Soil erosion is a natural process that has been accelerated in New Zealand by deforestation and unwise land use practices (for example, overgrazing). Accelerated erosion is the most serious and the least reversible of soil degradation problems.
The main forms of erosion in New Zealand are:
Hill country is defined as all Class V, VI, VII and VIII land from the NZ Land Resource Inventory (NZLRI) with D slopes and above (more than 16 degrees), below an altitude of around 1000 metres above sea level.
Hill country erosion decreases the productivity of farms. Although vegetation returns within a few years on an eroded site, growth is generally less productive than before because the underlying soil is thinner and holds fewer nutrients.
After hill country slip erosion, pasture production takes around 20 years to recover to within 70-80% of its pre-erosion levels. In severely eroded areas only a few stress tolerant weeds may survive. After repeated erosion, sites may become barren.
In promoting the concept of land use to land capability in the hill country, Government’s policies focus on areas that are at risk of mass movement and fluvial erosion.
Streambank erosion, also a significant form of erosion in the hill country, is being addressed through the riparian management work being undertaken by the Ministry.
Surface erosion, while a significant problem in some regions, occurs largely outside the hill country.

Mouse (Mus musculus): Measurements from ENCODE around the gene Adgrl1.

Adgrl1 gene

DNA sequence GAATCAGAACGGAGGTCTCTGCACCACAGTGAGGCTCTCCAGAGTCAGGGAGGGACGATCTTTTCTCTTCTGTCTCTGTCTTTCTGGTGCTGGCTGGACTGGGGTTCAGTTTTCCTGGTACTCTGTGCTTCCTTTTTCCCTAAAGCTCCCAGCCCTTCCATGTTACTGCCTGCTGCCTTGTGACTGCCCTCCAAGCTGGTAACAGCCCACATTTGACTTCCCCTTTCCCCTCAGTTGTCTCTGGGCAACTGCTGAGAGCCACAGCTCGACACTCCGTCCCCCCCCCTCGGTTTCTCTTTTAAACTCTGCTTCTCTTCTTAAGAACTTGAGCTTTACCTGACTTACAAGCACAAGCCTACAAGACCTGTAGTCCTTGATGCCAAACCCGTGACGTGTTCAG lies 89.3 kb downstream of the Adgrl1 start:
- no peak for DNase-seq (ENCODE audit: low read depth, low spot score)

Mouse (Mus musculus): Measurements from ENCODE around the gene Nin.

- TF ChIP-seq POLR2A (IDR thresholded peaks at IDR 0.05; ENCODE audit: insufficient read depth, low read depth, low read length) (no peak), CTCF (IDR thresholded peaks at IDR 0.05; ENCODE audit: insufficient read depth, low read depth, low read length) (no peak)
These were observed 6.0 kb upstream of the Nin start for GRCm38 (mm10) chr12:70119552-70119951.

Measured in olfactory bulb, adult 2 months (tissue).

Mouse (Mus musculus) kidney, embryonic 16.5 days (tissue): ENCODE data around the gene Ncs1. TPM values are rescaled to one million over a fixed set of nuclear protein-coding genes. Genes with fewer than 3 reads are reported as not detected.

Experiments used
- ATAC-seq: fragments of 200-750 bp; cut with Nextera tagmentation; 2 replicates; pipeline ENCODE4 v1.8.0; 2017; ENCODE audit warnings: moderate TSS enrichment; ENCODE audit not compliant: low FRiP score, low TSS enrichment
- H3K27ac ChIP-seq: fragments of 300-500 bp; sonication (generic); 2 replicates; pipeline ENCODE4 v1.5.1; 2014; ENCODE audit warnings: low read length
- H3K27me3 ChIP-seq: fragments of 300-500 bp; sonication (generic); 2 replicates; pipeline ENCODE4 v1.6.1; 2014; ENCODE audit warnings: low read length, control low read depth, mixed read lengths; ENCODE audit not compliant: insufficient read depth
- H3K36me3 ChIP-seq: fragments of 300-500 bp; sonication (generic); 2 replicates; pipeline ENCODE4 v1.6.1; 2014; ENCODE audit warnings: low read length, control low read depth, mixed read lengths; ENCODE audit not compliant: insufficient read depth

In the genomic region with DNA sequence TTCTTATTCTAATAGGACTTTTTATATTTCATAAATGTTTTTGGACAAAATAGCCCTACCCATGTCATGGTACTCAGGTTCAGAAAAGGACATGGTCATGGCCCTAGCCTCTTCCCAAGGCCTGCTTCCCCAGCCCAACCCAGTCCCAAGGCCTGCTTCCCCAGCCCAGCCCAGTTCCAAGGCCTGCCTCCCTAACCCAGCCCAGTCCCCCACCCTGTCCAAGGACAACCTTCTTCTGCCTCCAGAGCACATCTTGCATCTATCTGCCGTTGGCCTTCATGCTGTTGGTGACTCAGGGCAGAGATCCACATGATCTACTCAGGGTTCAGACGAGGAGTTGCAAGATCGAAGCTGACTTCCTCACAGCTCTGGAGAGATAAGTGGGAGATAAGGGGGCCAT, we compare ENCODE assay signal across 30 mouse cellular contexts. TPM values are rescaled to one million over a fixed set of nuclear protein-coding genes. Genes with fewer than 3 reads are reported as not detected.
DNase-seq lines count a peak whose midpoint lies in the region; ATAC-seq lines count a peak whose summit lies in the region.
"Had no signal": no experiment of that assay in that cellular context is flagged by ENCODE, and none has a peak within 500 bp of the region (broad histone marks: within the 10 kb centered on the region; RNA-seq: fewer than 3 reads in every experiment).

Downstream, debris causes rivers to aggrade, increasing flood risk. Erosion can also contribute to many water quality problems such as loss of aquatic habitat and increased sediment loads.
Regions with hill country land prone to erosion include: Waikato, Bay of Plenty, Gisborne, Hawkes Bay, Taranaki, Manawatu-Wanganui, Wellington, Tasman and Marlborough. Together they have approximately 7,075,000 hectares at risk of erosion (1993). 48% of that risk area is being farmed (State of the Environment Report 8:53)
Decades of research and experience have provided us with techniques to reduce the impacts of erosion on pastoral land. These include:
The short-term costs of soil conservation to farmers include soil conservation work and possible loss of production when stock is excluded from newly established plantings. The major benefits include:
The Ministry for the Environment and the Ministry for Agriculture and Forestry have jointly funded the Soil Conservation Technical Handbook published by the New Zealand Association of Resource Management. This handbook is a valuable resource for anyone dealing with soil erosion or landslips.
Last updated: 17 September 2007